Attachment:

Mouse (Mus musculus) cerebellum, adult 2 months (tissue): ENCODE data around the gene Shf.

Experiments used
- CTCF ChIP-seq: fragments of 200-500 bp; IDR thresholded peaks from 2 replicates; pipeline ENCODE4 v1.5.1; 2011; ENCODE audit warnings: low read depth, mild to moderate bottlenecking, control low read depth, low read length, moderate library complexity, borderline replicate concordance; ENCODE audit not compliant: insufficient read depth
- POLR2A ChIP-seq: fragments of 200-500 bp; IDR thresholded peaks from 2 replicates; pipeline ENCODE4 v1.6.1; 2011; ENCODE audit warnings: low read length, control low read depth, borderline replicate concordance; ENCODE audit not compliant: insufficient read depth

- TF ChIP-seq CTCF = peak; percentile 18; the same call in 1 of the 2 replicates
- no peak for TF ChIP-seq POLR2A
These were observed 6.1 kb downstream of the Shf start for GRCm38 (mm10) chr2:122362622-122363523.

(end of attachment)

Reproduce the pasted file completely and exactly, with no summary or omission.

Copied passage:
Mouse (Mus musculus) cerebellum, adult 2 months (tissue): ENCODE data around the gene Shf.

Experiments used
- CTCF ChIP-seq: fragments of 200-500 bp; IDR thresholded peaks from 2 replicates; pipeline ENCODE4 v1.5.1; 2011; ENCODE audit warnings: low read depth, mild to moderate bottlenecking, control low read depth, low read length, moderate library complexity, borderline replicate concordance; ENCODE audit not compliant: insufficient read depth
- POLR2A ChIP-seq: fragments of 200-500 bp; IDR thresholded peaks from 2 replicates; pipeline ENCODE4 v1.6.1; 2011; ENCODE audit warnings: low read length, control low read depth, borderline replicate concordance; ENCODE audit not compliant: insufficient read depth

- TF ChIP-seq CTCF = peak; percentile 18; the same call in 1 of the 2 replicates
- no peak for TF ChIP-seq POLR2A
These were observed 6.1 kb downstream of the Shf start for GRCm38 (mm10) chr2:122362622-122363523.